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The Chicago World Music Festival was a rather stunning success in its inaugural year: attendance surpassed the organizers' expectations, and the logistical difficulties of bringing performers from around the globe in to play a ten-day event with 12 different venues were largely invisible to the public. Most important, the quality and diversity of the music immediately established the fest as one of the premiere musical events in the country.

This year the festival includes one more day and about ten more acts. A rather impressive 15 will be making their Chicago debuts, and another four will be making their U.S. debuts in Chicago. Once again the scope of the programming is promisingly broad, ranging from a night of hip-this-minute international electronica to a very rare performance of Korean shamanist music.

The most interesting difference between this year's fest and last has little to do with the programming. Last year WBEZ served as the primary radio sponsor, and at concerts they emceed, on-air personalities Chris Heim and Mark Ruffin told attendees that WBEZ felt largely responsible for the existence of the festival. This year corporate rock powerhouse WXRT has taken on a prominent role, agreeing to emcee and hype a dozen specific shows and broadcast more than 60 free ads for the event as a whole. 'BEZ is still a sponsor too, but not a very supportive one: just last Friday on the world music show, Passport, Heim played selections by Susana Baca, Oliver Mtukudzi, and Plena Libre but neglected to mention that any of them would be performing prominently at the festival.

All of the events are free and open to fans of all ages unless otherwise noted; $10 is the maximum ticket price, except for the closing-night concert by Chava Alberstein and Susana Baca at Symphony Center. In most cases advance tickets are available from the venues, and those wanting a preview can pick up an inexpensive ten-song sampler, issued by Big Chicago Records, at local record stores. A number of the musicians will give lunchtime concerts in the studio at the Museum of Broadcast Communications; these will be broadcast live on Continental Drift, the world music show on Northwestern University's radio station, WNUR (89.3 FM).

One more thing: for those interested in talking as well as listening, there's a free panel discussion about the tension between traditionalism and fusion in world music. It takes place on Friday, September 29, at noon in the Cultural Center's Claudia Cassidy Theater. The panelists are Amon Tobin, saxophonist Trevor Watts, Frederic Tari of Comifo, Latin-jazz pianist Danilo Perez, festival organizer Michael Orlove, moderator Ben Harbert from the Old Town School of Folk Music, and yours truly.

--Peter Margasak

Thursday, September 21

Noon, Daley Center Plaza

Plena Libre

See below.

Noon, Borders Books & Music

Antibalas

See below.

12:30 PM, Museum of Broadcast Communications

Steve Coleman

See below.

Kanenhi:Io Singers

See below.

6:00 PM, Field Museum

Steve Coleman & the Mystic Rhythm Society

Alto saxophonist and composer Steve Coleman has always been a seeker. As a youngster in Chicago, he idolized Maceo Parker and formed a funk band, but after absorbing the lessons of Von Freeman he decided to pursue jazz. He moved to New York in the late 70s, and since then has devoured information about everything from West African music to hip-hop to Afro-Cuban music--which he's incorporated into his work as cofounder of the radical collective M-Base, which addresses contemporary currents in black music in relation to the jazz tradition. But though he's chewed on a lot of ideas, Coleman has never swallowed anything whole. By the mid-90s he'd mastered a musical language of his own, leading top-flight frontlines through contrapuntal corkscrews over taut, unwavering funk bass lines and dense polyrhythmic percussion. His latest album, The Sonic Language of Myth, reflects his recent journeys to West Africa and India, but these rare Chicago shows will feature new compositions commissioned by the Jazz Institute of Chicago, performed by a superb international lineup that includes trumpeter Jonathan Finlayson, bassist Anthony Tidd, drummer Dafnis Prieto, percussionist David Frazier, Indian pianist Vijay Iyer, Indian percussionist Umayalpuram Sivaraman, Cuban percussionist Sandy Perez, Bay Area Latin percussionist Josh Jones, dancers Rosangela Silvestre and Mirna Jimenez, and special guest Von Freeman.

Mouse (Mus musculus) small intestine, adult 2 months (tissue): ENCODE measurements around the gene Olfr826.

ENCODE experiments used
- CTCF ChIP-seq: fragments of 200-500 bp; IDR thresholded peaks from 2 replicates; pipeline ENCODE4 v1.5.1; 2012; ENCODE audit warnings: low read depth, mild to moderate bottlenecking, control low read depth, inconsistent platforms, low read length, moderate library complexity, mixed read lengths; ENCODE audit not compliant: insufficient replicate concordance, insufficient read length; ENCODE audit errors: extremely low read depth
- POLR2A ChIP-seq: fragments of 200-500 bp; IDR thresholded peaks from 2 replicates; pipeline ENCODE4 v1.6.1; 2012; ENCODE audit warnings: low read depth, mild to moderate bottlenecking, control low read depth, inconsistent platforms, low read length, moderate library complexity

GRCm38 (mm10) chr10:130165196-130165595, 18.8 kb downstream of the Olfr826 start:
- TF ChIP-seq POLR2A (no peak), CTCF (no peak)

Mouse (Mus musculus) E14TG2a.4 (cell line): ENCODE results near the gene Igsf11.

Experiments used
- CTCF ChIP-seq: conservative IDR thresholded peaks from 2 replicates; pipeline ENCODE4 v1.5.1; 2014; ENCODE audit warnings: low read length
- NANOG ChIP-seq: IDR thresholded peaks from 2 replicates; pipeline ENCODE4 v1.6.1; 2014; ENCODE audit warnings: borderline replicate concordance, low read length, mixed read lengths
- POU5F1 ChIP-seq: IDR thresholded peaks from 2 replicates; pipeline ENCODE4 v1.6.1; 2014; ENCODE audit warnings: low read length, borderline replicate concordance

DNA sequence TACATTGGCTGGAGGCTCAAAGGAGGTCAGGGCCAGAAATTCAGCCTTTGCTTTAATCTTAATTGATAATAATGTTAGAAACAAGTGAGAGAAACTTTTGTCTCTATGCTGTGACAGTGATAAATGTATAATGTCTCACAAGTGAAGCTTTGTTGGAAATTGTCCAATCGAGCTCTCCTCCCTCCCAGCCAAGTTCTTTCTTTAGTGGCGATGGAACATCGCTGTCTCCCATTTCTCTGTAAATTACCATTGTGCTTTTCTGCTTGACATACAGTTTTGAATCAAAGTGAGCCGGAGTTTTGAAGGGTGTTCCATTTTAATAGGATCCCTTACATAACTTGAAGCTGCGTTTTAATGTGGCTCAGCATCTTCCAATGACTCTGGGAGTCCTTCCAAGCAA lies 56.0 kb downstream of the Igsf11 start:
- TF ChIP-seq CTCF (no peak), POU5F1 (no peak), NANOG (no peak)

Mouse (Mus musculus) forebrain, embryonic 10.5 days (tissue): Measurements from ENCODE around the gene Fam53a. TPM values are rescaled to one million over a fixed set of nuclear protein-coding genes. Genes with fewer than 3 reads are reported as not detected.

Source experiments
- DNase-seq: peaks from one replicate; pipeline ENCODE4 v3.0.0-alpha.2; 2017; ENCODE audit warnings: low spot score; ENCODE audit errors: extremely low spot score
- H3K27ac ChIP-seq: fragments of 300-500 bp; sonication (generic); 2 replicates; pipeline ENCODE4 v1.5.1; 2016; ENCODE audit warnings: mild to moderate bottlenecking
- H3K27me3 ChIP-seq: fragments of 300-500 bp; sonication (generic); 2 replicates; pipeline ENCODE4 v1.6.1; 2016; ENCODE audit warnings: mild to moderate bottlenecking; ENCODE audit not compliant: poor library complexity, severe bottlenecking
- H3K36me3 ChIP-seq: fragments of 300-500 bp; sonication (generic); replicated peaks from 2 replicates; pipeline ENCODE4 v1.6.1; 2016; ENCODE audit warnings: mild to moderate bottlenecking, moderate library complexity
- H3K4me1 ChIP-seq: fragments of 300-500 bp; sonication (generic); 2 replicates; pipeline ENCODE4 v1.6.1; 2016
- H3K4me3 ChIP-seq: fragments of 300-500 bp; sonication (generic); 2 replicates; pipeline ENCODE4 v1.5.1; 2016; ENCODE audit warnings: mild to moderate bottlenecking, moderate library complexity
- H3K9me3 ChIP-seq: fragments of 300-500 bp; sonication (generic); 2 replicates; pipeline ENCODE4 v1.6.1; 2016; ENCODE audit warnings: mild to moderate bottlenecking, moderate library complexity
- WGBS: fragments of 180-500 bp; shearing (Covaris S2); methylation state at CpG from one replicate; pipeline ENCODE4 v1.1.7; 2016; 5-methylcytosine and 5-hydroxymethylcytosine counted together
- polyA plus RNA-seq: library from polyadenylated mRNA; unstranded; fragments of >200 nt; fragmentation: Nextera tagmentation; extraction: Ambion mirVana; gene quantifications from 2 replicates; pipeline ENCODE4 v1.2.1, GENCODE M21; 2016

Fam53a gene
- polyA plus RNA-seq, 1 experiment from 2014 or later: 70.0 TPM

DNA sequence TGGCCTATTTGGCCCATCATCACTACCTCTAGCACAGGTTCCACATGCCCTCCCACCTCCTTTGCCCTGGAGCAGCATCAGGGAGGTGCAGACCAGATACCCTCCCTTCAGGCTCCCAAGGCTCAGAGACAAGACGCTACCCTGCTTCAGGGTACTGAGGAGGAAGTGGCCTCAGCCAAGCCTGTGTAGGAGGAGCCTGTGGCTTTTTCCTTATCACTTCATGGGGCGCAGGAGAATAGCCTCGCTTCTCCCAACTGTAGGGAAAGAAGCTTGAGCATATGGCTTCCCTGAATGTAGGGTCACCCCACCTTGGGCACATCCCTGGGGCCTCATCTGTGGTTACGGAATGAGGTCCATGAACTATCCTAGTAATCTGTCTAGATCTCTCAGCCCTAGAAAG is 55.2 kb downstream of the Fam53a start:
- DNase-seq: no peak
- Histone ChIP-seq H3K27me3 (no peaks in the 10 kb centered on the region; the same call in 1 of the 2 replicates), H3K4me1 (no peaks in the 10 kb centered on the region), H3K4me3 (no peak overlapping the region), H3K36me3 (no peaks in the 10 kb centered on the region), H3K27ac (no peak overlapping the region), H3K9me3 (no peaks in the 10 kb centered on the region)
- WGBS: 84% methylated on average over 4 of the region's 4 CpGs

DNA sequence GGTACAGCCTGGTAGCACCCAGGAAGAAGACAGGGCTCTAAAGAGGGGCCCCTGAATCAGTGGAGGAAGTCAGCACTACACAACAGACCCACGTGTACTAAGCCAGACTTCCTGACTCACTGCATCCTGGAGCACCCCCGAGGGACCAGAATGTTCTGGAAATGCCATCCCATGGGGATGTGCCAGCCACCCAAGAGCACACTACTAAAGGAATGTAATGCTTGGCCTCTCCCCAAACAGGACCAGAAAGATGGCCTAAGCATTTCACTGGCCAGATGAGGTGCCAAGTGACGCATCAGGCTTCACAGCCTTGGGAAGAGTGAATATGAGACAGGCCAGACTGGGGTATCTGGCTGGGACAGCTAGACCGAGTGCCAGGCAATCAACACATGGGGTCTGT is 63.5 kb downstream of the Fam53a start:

Kanenhi:io Singers

The seven members of Ontario's Kanenhi:io Singers represent a variety of indiginous peoples, including the the Mapuche (who fought the Spanish for 350 years in Chile) as well as the Innu (a tiny population from Newfoundland), but their repertoire is strictly Iroquois. The music features chants, which range from sweetly melodic to insistently rhythmic, and spare hand percussion.

Oliver Mtukudzi & Black Spirits

Over the course of two decades Oliver "Tuku" Mtukudzi, Zimbabwe's most popular artist, has devised a style-spanning sound that blends sweet melodies and insinuating rhythms. Like many Zimbabwean musicians, he's been influenced by the great Thomas Mapfumo, who adapted the traditional mbira (thumb piano) music of the country's Shona people for electric guitar, but he's also adapted elements of South African township jive, Congelese rumba, and deep American soul-you can hear Otis Redding in the rough edges of his baritone. The slick production on his two U.S. releases, Tuku Music and the new Paivepo (both on Putumayo), makes clear that Mutukudzi is very interested in expanding his audience. The bubbling guitar, snaking basslines, and skittering hi-hat are cushioned by soulful female backing vocals and catchy synthesizer parts-and while Mtukudzi sings most of the tunes in Shona, he even sings a song or two in English.